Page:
William Jackson III tweeted for the first time in four months on Wednesday. He used just 14 of the allowed 280 character limit. That was all he needed.
“#NewProfilePic” Jackson wrote, attaching a digitally altered photo of him suited up in a Washington uniform.
Washington lost starting cornerback Ronald Darby in free agency to the Denver Broncos. But the team replaced him with Jackson, arguably the top cornerback on the market after spending five seasons with the Cincinnati Bengals.
The signing is a bold move for Washington, which gave the 28-year-old a three-year, $40.5 million deal that can jump to $42 million with incentives. That’s significantly more than the three-year, $30 million contract that the Broncos gave Darby.
But Jackson could be well worth the extra cost — and someone Washington needs as the team looks for its elite defense to take another step. At 6 feet, Jackson is a speedy cornerback — he ran a 4.37 40-yard dash at the combine — who has length and excels at man-to-man coverage.
According to Pro Football Focus, he allowed just 36 receptions on 69 targets. That’s a better reception percentage than both Darby (56 receptions on 103 targets, 54%) and Washington starter Kendall Fuller (39 of 74, 53%). Fuller limited opposing quarterbacks to a better passing rating when targeted because of his four interceptions, but Jackson held passers to a respectable 86.4.
“We could see a shift to more man coverage — to fit the traits of Jackson,” tweeted ESPN analyst and former Washington safety Matt Bowen. “He’s a physical, press CB. And WASH has the Front-7 to generate pressure.”
Washington’s front-seven, especially the defensive line, was crucial to the team’s improved pass defense in 2020. Washington generated tremendous pressure, forcing quarterbacks to get the ball out faster. Combined with generally solid play from the secondary, Washington ranked second in pass defense DVOA (efficiency) and second in passing yards allowed.
But if there was a weakness on defense, it was big plays.
Washington surrendered nine that went for at least 50 yards last year — second-most in the league. Seven of those lapses were on passes.
Expand that figure to longer than 40 yards, and Washington’s defense gave up 16 plays.
According to Pro Football Focus, only one of the passes targeted toward Jackson resulted in a 50-yard gain last season: He gave up a bomb to Texans wide receiver Brandin Cooks in Week 16. Jackson, though, had three other plays that resulted in 46-, 43- and 42-yard gains.
Still, Jackson graded favorably in yards per snap (1.07, 47th league-wide) and snaps per reception allowed (14,13th). He doesn’t get beat often.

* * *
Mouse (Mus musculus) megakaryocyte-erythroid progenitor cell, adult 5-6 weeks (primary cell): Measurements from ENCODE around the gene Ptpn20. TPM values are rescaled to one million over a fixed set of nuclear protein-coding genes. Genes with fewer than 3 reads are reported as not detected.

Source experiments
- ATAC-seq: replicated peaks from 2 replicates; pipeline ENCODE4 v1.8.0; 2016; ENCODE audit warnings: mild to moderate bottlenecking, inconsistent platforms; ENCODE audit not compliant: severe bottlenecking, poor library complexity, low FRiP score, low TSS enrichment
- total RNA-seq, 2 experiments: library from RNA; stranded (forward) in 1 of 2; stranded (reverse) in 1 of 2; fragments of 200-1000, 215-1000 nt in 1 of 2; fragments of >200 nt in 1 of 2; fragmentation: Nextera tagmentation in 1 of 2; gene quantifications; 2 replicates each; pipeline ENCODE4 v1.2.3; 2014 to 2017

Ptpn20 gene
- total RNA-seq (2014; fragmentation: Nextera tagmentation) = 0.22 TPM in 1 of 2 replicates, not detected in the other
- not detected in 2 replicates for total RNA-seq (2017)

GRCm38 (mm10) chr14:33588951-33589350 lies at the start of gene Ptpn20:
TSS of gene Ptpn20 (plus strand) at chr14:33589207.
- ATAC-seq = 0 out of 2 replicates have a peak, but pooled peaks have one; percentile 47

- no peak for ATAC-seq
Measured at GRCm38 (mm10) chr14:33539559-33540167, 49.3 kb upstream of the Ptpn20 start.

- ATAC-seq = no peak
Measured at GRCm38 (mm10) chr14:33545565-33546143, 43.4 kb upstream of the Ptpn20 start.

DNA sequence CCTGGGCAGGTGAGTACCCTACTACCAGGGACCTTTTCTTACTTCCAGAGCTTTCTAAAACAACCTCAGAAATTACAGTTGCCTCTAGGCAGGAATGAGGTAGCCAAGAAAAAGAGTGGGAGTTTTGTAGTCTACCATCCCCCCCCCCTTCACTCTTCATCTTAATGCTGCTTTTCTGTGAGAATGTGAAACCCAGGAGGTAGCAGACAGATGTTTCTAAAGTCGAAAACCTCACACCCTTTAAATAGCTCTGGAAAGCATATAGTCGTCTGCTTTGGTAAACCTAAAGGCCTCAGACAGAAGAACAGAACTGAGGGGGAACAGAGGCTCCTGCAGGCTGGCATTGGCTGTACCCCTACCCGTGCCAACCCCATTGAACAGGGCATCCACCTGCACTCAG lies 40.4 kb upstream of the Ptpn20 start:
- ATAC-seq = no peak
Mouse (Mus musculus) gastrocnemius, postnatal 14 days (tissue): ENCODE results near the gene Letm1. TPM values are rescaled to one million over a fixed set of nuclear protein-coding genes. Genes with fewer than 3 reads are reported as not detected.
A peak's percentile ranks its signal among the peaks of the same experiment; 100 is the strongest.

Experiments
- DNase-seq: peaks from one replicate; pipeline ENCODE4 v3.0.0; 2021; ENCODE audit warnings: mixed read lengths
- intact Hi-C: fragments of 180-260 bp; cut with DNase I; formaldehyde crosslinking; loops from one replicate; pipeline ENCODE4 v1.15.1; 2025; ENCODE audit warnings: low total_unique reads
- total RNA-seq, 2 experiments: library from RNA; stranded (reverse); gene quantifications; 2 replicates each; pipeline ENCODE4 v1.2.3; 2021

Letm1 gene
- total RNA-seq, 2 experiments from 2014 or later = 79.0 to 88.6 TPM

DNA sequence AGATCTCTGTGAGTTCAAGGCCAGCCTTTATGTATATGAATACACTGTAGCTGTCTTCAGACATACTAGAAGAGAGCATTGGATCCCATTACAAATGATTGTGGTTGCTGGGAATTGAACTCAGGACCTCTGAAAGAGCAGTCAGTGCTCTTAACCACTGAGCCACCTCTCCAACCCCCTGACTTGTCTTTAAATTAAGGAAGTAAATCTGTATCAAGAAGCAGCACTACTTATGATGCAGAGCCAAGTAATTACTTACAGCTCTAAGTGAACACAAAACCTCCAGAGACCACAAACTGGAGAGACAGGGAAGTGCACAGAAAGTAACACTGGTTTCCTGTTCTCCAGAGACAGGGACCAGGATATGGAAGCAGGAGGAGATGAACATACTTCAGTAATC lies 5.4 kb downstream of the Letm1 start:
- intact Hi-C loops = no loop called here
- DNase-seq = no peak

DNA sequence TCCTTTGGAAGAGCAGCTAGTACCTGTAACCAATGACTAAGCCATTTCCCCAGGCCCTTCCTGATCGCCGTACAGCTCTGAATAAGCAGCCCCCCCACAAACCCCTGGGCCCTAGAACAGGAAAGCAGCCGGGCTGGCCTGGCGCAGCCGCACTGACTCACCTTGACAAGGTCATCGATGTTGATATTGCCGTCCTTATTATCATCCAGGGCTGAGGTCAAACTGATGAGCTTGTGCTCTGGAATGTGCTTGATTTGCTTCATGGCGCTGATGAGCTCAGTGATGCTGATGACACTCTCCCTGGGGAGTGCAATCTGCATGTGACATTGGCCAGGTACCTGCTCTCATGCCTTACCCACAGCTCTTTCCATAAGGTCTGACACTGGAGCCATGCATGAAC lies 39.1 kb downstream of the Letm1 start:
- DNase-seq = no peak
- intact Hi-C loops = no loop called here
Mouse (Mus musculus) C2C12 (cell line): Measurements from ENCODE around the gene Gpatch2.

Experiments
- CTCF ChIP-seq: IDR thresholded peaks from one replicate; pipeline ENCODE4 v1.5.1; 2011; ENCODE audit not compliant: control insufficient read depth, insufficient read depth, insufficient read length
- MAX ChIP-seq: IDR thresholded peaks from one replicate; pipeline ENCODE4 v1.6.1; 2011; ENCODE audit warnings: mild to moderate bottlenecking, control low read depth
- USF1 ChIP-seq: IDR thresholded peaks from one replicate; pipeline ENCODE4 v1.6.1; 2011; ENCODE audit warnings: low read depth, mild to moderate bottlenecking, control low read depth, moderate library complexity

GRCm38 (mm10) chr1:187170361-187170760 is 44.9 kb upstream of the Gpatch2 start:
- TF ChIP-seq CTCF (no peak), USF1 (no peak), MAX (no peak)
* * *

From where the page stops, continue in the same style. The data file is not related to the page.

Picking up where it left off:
If there is a concern about Jackson’s game is that the corner hasn’t produced many turnovers. He has just three career interceptions, one of which came last year. And he can be a little bit too physical at times as the third-most pass interference penalties last year with five.
As for his contract, Washington structured the deal so that Jackson will carry only a $6.6 million cap hit in 2021 — giving the team additional cap room as the front office still participates in free agency. As part of the arrangement, Jackson’s cap hit jumps to $16 million in 2022 and $17 million in 2023. Jackson’s deal earned him $21 million at signing, all guaranteed.
The cap space became valuable. Before agreeing to a 3-year, $34.5 million contract with former Carolina Panthers wide receiver Curtis Samuel on Wednesday, Washington had a projected $21.3 million available, which was the ninth-most in the NFL.
The receiver market had been slow to develop before Washington added Samuel, who is expected to be the No. 2 wideout opposite former Ohio State teammate Terry McLaurin. Samuel played three seasons for Rivera in Carolina. Washington also has needs at linebacker and tackle.
At linebacker, Washington would like a versatile player at the position who could defend the pass. The team lost starter Kevin Pierre-Louis to a two-year, $8 million deal with the Houston Texans. Other names like Tennesee’s Jayon Brown and Las Vegas’ Nicholas Morrow have come off the market.
At tackle, Washington added depth Wednesday by bringing back swing tackle David Sharpe on a one-year deal. The team still does not have a long-term answer at left tackle after trading Trent Williams last year.
And speaking of Williams, the eight-time Pro Bowler agreed to re-sign with the San Francisco 49ers on a six-year, $138 million deal Wednesday that makes him the highest-paid tackle in football.
Washington also brought back running back Lamar Miller.
Jackson’s deal, meanwhile, is expected to become official Thursday. He and Fitzpatrick are scheduled to arrive at the team’s facility in Ashburn to take their physical.
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